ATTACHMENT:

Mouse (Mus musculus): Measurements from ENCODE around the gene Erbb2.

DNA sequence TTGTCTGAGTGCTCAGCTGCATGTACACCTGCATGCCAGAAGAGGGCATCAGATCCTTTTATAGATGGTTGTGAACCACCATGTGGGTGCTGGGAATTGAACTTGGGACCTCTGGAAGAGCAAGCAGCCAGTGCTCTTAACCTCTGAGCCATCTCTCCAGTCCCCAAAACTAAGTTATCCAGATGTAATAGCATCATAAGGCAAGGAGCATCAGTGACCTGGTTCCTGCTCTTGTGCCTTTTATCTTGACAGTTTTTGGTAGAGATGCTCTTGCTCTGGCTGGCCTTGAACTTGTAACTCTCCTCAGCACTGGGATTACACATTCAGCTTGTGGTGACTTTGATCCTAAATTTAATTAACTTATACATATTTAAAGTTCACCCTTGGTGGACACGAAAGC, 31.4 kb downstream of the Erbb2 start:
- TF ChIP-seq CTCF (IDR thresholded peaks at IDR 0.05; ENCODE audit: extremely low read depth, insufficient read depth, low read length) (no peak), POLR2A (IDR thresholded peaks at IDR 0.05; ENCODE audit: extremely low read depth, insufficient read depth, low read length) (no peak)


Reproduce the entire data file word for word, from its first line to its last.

Mouse (Mus musculus): Measurements from ENCODE around the gene Erbb2.

DNA sequence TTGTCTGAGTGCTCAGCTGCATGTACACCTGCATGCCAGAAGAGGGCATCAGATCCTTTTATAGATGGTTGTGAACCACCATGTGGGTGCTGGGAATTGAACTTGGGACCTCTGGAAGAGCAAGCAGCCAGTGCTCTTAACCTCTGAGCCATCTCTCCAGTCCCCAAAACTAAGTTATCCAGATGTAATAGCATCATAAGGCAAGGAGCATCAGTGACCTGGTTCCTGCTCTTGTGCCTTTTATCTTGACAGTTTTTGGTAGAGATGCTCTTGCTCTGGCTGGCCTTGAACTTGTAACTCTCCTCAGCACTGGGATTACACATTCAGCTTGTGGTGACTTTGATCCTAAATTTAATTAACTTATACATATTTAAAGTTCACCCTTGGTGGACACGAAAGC, 31.4 kb downstream of the Erbb2 start:
- TF ChIP-seq CTCF (IDR thresholded peaks at IDR 0.05; ENCODE audit: extremely low read depth, insufficient read depth, low read length) (no peak), POLR2A (IDR thresholded peaks at IDR 0.05; ENCODE audit: extremely low read depth, insufficient read depth, low read length) (no peak)